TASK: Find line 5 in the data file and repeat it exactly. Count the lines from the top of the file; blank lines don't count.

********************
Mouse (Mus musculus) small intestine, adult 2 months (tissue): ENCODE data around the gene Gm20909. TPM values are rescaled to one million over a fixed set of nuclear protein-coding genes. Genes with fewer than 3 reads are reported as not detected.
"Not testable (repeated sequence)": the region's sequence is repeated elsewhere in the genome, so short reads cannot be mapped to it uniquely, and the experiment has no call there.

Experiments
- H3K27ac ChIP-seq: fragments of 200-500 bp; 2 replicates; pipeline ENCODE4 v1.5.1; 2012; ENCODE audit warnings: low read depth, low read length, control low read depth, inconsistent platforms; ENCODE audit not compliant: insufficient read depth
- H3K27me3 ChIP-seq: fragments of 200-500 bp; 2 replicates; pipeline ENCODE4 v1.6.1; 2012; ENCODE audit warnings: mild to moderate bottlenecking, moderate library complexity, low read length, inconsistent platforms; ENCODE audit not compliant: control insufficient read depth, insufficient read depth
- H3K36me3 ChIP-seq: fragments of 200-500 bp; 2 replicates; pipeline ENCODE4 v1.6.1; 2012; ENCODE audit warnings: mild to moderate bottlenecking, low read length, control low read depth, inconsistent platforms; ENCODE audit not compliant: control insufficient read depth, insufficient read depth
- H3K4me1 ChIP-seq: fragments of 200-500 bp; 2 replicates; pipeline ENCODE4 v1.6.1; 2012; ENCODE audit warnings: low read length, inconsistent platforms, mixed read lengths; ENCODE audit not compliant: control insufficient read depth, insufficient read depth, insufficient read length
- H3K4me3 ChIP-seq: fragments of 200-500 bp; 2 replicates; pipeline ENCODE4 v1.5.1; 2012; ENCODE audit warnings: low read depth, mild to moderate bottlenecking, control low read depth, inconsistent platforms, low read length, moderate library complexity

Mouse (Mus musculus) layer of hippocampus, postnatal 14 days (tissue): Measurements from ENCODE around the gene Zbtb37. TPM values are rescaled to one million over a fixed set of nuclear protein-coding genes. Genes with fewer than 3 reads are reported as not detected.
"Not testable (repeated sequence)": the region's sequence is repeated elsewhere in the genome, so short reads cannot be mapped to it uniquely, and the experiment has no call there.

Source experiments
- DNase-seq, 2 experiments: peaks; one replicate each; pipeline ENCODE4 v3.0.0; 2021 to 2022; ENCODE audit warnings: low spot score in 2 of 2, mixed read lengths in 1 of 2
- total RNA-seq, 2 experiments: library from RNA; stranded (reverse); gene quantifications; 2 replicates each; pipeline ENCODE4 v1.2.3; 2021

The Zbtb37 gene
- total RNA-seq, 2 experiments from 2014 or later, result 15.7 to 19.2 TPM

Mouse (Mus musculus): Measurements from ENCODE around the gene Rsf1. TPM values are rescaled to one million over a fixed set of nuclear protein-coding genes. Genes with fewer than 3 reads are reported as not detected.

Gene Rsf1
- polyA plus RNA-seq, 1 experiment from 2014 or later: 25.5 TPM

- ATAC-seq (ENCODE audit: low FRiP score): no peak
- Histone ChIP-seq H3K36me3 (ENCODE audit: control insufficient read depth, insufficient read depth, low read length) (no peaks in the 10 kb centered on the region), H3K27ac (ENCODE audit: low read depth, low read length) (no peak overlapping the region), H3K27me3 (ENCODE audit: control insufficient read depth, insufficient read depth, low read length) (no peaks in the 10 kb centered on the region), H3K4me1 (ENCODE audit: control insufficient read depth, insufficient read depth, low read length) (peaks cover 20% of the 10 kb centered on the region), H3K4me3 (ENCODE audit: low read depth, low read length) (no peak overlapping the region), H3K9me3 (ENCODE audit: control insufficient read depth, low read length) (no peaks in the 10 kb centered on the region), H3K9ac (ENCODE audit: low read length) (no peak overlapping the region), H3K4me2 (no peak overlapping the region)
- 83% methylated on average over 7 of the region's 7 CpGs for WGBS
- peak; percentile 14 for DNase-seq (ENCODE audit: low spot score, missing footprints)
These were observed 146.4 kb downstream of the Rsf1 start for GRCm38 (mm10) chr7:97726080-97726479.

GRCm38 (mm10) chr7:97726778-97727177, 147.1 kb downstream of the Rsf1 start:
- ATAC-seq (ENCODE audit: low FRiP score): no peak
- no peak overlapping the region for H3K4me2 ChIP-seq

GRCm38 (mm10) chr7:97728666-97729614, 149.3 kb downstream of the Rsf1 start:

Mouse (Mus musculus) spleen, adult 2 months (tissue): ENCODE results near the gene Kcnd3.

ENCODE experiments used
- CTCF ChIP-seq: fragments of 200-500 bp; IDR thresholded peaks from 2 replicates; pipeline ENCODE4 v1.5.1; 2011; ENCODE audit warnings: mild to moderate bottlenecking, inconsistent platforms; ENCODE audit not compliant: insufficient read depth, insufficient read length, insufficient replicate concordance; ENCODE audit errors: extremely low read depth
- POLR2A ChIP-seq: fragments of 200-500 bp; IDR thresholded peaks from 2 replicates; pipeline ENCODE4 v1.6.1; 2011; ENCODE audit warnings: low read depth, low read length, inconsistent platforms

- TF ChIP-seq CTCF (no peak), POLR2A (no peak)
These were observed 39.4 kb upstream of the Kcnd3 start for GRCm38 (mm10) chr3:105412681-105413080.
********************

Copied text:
- H3K27me3 ChIP-seq: fragments of 200-500 bp; 2 replicates; pipeline ENCODE4 v1.6.1; 2012; ENCODE audit warnings: mild to moderate bottlenecking, moderate library complexity, low read length, inconsistent platforms; ENCODE audit not compliant: control insufficient read depth, insufficient read depth